Enhancing surface heat transfer by carbon nanofins: towards an alternative to nanofluids?

Chiavazzo E, Asinari P - Nanoscale Res Lett (2011)

Color online. Transient simulations: temperature evolution as predicted by NVE molecular dynamics. Best fitting of exponential decay of the temperature difference TCNT - Tw is achieved by choosing τd = 41 ps.
© Copyright Policy - open-access
Related In: Results  -  Collection

License
Show All Figures
getmorefigures.php?uid=PMC3211310&req=5

Figure 9: Color online. Transient simulations: temperature evolution as predicted by NVE molecular dynamics. Best fitting of exponential decay of the temperature difference TCNT - Tw is achieved by choosing τd = 41 ps.
Mentions: The value of thermal boundary conductance between water and a SW-CNT has been assessed by transient simulations as well. Results by the latter methodology are denoted as αtr to distinguish them from the same quantities (αst ) in the above section. In this study, the nanotube was initially heated to a predetermined temperature Thot while water was kept at Tw < Thot (using in both cases Nosé-Hoover thermostatting for 0.6 ns). Next, an NVE MD (ensemble where number of particle N, system volume V and energy E are conserved) were performed, where the entire system (SWNT plus water) was allowed to relax without any temperature and pressure coupling. Under the assumption of a uniform temperature field TCNT (t) within the nanotube at any time instant t (i.e., Biot number Bi < 0.1), the above phenomenon can be modeled by an exponential decay of the temperature difference (TCNT - Tw ) in time, where the time constant τd depends on the nanotube heat capacity cT and the thermal heat conductance αtr at the nanotube-water interface as follows (see Figure 9):(22)

Bottom Line: Nanofluids are suspensions of nanoparticles and fibers which have recently attracted much attention because of their superior thermal properties.As a result, particles are only needed in a small region of the fluid, while dispersion can be controlled in advance through design and manufacturing processes.Numerical evidences suggest a pretty favorable thermal boundary conductance (order of 107 W·m-2·K-1) which makes carbon nanotubes potential candidates for constructing nanofinned surfaces.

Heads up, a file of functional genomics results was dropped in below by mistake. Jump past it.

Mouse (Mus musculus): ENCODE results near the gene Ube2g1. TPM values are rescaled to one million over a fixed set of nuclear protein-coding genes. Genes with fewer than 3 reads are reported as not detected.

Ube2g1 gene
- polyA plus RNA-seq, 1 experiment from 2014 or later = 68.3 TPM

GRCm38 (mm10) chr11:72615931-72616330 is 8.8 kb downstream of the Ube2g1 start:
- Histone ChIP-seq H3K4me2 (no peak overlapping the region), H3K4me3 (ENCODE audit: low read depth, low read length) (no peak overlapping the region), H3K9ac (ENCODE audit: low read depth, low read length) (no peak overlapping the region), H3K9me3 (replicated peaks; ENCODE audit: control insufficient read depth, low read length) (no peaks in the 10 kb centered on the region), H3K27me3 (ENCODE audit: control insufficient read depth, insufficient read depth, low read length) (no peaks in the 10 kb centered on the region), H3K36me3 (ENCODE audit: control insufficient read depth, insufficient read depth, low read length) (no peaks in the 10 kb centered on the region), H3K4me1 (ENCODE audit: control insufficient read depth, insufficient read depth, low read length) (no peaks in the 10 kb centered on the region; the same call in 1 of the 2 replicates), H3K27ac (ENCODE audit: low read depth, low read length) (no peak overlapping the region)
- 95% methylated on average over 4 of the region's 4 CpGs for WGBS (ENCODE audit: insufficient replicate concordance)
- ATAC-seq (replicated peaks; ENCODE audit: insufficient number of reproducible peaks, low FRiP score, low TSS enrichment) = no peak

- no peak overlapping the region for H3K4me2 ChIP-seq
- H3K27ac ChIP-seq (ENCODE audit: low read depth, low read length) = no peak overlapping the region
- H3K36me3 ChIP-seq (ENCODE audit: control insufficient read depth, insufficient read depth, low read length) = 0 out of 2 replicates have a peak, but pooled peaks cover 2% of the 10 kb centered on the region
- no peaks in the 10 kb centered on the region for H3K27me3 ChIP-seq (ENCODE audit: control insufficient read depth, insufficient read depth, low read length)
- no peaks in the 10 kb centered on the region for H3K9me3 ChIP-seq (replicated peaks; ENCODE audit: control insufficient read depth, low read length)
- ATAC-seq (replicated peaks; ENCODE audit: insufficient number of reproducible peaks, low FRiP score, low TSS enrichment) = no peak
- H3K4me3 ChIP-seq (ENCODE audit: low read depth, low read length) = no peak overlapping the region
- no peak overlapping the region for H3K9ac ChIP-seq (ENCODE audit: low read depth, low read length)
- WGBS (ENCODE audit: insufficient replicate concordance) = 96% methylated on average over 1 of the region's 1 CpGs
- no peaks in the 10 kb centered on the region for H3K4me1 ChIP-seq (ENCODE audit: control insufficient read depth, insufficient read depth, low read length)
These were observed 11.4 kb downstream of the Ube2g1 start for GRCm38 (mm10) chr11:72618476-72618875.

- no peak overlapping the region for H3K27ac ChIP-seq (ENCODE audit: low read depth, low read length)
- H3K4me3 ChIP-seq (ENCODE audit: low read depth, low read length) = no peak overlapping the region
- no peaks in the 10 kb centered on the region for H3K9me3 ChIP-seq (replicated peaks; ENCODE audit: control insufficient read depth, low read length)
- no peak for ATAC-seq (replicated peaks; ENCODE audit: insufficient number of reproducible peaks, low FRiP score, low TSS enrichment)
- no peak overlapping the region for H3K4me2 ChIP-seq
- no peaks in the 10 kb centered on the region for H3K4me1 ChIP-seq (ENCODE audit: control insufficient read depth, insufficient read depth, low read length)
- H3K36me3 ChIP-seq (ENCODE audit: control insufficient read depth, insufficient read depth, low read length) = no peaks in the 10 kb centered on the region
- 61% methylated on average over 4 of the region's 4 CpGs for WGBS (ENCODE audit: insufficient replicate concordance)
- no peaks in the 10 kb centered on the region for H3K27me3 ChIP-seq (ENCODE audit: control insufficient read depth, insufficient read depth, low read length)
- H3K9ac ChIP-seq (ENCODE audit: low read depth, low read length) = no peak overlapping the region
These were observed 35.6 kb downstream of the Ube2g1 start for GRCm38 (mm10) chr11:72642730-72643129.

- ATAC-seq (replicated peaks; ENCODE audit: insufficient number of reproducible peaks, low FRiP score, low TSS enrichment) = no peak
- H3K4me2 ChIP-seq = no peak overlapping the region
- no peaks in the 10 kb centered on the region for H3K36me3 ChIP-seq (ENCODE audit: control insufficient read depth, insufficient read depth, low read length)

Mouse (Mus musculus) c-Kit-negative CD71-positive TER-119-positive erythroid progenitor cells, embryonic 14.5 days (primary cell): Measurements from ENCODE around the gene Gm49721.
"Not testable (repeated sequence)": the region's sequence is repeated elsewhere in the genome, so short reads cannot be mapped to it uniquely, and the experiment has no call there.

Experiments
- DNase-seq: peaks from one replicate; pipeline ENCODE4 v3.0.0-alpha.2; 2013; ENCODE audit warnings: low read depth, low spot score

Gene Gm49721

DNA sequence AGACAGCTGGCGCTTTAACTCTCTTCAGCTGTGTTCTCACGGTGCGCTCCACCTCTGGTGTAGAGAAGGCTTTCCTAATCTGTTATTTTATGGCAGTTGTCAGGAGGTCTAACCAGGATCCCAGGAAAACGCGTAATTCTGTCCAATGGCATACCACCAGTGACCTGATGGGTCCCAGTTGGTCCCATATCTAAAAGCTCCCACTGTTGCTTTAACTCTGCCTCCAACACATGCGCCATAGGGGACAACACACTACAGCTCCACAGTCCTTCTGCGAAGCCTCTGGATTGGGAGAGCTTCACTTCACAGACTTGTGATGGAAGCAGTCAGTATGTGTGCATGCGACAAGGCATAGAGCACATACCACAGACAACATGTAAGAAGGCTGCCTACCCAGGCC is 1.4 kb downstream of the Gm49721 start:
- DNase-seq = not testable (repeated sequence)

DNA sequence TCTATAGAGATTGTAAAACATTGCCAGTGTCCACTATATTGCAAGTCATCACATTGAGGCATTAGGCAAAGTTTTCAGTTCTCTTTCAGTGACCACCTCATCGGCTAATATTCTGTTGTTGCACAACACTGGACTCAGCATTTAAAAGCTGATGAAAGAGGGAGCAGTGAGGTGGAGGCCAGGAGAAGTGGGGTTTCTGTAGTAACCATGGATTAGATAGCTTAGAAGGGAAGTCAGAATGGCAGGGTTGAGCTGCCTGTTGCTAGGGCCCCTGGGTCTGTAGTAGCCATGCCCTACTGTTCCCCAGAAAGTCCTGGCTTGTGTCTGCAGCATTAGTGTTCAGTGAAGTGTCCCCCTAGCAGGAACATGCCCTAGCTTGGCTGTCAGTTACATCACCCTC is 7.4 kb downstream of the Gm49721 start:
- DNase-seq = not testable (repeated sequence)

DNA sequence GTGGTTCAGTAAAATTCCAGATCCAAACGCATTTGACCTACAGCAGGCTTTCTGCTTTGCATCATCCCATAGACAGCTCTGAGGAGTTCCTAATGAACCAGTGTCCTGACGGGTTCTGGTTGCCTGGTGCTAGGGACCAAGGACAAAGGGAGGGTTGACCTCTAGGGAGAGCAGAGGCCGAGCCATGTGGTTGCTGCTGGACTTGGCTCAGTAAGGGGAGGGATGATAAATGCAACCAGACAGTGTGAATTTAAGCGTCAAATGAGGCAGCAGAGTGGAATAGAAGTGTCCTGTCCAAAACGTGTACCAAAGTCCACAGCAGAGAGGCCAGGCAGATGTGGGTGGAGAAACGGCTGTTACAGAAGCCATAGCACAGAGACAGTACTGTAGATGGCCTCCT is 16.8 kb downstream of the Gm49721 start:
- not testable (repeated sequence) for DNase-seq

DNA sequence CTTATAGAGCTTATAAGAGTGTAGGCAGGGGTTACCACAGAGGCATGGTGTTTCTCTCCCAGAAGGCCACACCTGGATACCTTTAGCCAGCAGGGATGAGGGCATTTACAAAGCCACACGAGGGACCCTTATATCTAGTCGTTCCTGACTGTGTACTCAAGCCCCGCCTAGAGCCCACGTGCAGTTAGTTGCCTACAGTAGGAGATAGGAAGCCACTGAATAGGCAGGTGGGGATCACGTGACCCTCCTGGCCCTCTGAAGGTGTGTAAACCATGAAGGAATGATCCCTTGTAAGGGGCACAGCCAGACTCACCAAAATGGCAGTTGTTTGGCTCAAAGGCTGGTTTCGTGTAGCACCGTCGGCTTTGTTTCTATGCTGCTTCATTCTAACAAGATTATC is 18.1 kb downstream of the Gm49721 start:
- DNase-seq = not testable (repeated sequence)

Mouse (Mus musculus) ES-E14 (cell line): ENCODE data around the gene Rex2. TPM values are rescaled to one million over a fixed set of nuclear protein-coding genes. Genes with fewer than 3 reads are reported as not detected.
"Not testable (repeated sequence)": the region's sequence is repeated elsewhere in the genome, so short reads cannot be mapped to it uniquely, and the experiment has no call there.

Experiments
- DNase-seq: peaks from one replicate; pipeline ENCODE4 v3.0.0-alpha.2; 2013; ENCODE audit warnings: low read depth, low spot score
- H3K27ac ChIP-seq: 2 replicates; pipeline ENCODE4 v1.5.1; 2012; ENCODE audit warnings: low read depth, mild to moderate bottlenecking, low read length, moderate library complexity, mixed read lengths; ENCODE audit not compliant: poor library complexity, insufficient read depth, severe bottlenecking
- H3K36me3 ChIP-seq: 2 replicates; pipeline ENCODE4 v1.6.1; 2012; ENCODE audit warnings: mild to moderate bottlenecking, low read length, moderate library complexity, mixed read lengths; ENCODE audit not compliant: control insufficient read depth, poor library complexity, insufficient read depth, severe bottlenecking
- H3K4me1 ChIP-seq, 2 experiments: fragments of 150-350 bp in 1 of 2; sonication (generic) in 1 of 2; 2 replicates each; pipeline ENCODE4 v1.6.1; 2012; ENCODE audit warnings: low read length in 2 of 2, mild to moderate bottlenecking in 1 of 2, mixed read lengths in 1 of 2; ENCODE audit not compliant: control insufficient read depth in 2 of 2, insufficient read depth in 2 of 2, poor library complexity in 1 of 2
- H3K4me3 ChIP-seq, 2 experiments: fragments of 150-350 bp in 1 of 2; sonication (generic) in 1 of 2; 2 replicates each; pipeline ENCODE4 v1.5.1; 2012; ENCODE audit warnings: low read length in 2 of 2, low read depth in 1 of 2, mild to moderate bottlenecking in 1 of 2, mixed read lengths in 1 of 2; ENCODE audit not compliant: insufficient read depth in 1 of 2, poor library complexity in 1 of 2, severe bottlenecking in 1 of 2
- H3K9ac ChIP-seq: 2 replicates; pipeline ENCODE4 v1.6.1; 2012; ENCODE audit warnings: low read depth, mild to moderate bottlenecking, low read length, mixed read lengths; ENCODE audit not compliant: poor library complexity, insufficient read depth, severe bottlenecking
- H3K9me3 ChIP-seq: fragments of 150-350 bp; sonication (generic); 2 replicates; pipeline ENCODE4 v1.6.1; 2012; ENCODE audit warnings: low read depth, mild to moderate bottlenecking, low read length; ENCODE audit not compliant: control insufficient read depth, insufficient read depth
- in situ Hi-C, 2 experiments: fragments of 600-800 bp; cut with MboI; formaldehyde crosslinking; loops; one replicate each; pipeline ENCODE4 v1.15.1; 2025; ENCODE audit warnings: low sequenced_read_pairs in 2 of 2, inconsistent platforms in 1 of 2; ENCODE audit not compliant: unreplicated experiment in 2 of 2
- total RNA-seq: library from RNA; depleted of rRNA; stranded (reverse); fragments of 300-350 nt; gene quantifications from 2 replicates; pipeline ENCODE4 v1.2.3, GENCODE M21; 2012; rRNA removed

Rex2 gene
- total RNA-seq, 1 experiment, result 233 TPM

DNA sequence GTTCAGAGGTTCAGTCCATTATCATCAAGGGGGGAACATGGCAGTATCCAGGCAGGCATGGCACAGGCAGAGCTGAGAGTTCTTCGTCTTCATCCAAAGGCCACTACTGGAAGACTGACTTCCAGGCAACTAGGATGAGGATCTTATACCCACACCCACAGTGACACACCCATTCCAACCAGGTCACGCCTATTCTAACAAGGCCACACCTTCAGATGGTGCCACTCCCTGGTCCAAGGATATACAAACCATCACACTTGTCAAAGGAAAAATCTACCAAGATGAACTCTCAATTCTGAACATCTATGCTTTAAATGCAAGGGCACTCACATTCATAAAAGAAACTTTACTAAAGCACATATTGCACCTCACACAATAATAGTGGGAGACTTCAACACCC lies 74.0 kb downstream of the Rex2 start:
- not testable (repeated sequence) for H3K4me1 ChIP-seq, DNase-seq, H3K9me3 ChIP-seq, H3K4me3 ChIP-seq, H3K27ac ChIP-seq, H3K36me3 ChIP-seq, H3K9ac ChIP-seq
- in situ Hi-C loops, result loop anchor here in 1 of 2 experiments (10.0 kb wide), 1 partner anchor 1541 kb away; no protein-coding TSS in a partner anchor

View Article: PubMed Central - HTML - PubMed

Affiliation: Department of Energetics, Politecnico di Torino, Corso Duca degli Abruzzi, 10129 Torino, Italy. pietro.asinari@polito.it.

ABSTRACT

Background: Nanofluids are suspensions of nanoparticles and fibers which have recently attracted much attention because of their superior thermal properties. Nevertheless, it was proven that, due to modest dispersion of nanoparticles, such high expectations often remain unmet. In this article, by introducing the notion of nanofin, a possible solution is envisioned, where nanostructures with high aspect-ratio are sparsely attached to a solid surface (to avoid a significant disturbance on the fluid dynamic structures), and act as efficient thermal bridges within the boundary layer. As a result, particles are only needed in a small region of the fluid, while dispersion can be controlled in advance through design and manufacturing processes.

Results: Toward the end of implementing the above idea, we focus on single carbon nanotubes to enhance heat transfer between a surface and a fluid in contact with it. First, we investigate the thermal conductivity of the latter nanostructures by means of classical non-equilibrium molecular dynamics simulations. Next, thermal conductance at the interface between a single wall carbon nanotube (nanofin) and water molecules is assessed by means of both steady-state and transient numerical experiments.

Conclusions: Numerical evidences suggest a pretty favorable thermal boundary conductance (order of 107 W·m-2·K-1) which makes carbon nanotubes potential candidates for constructing nanofinned surfaces.

No MeSH data available.


Related in: MedlinePlus